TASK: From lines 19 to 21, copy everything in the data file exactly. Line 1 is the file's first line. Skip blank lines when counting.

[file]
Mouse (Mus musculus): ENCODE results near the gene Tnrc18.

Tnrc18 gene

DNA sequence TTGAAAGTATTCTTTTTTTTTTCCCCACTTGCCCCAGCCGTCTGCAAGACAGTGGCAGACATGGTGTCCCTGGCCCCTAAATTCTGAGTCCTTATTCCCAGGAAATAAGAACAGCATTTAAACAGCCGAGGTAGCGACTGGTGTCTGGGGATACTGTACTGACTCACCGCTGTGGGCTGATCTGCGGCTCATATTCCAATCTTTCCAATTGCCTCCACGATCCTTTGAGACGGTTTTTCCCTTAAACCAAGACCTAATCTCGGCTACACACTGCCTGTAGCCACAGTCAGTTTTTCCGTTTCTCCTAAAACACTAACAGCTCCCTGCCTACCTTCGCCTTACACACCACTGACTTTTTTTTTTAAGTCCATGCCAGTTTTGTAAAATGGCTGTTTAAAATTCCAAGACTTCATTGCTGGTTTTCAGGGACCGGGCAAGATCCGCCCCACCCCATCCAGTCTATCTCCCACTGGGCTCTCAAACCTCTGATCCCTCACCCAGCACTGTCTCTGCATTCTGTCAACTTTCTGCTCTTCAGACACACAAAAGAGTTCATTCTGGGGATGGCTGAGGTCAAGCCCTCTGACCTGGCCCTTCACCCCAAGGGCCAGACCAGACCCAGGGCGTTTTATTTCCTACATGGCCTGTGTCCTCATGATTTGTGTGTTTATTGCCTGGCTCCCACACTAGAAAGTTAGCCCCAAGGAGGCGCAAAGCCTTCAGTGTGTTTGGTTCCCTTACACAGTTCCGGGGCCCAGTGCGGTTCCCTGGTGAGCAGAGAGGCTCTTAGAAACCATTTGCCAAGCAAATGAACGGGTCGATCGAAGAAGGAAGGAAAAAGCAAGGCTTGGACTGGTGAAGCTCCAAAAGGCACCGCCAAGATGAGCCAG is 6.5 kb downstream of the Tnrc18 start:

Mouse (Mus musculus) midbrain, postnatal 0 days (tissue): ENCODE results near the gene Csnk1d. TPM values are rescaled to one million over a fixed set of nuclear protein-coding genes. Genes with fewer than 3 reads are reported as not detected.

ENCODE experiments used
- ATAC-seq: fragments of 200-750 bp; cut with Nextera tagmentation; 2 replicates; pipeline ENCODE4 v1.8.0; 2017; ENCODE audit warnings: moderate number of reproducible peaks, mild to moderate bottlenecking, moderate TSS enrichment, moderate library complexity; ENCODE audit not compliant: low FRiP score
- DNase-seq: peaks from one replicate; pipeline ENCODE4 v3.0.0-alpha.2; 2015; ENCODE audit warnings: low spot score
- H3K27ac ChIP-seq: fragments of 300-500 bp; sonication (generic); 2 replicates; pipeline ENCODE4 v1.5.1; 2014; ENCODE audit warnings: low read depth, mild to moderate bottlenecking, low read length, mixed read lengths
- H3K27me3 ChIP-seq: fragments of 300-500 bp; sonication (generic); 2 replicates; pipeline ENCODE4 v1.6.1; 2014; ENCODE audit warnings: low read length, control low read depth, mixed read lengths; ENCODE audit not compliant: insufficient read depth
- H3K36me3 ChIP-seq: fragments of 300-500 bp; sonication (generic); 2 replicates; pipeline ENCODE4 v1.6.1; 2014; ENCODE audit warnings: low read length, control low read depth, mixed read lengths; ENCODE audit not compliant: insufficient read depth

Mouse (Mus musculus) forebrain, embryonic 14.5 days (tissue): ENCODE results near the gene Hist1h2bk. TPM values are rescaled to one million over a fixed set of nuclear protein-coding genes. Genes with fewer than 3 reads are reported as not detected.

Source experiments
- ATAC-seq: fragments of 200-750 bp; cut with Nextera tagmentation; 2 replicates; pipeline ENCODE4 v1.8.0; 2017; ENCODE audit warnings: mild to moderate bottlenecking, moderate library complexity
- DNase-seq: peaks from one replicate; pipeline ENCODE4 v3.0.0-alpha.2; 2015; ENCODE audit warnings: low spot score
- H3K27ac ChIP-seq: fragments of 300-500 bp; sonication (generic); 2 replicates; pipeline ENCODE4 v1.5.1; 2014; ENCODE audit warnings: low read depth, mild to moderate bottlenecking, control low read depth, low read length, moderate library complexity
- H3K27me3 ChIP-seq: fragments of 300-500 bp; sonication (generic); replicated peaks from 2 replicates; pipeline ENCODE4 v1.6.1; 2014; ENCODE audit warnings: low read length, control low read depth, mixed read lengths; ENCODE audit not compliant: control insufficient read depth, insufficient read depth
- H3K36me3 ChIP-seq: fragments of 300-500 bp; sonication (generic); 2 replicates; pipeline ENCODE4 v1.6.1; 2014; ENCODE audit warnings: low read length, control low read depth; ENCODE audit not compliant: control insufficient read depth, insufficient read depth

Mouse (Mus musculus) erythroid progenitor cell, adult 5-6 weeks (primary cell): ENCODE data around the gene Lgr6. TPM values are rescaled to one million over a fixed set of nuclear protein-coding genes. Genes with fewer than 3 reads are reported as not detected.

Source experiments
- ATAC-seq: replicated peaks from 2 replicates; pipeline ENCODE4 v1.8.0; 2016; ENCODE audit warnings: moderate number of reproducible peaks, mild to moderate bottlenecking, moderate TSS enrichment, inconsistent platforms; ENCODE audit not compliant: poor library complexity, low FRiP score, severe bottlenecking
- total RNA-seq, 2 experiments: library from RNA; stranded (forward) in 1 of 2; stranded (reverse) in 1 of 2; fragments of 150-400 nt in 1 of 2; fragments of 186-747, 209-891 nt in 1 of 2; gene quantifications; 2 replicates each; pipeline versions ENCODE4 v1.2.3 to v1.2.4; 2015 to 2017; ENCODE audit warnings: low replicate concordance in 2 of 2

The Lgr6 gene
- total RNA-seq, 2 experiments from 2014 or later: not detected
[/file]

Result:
Source experiments
- ATAC-seq: replicated peaks from 2 replicates; pipeline ENCODE4 v1.8.0; 2016; ENCODE audit warnings: moderate number of reproducible peaks, mild to moderate bottlenecking, moderate TSS enrichment, inconsistent platforms; ENCODE audit not compliant: poor library complexity, low FRiP score, severe bottlenecking
- total RNA-seq, 2 experiments: library from RNA; stranded (forward) in 1 of 2; stranded (reverse) in 1 of 2; fragments of 150-400 nt in 1 of 2; fragments of 186-747, 209-891 nt in 1 of 2; gene quantifications; 2 replicates each; pipeline versions ENCODE4 v1.2.3 to v1.2.4; 2015 to 2017; ENCODE audit warnings: low replicate concordance in 2 of 2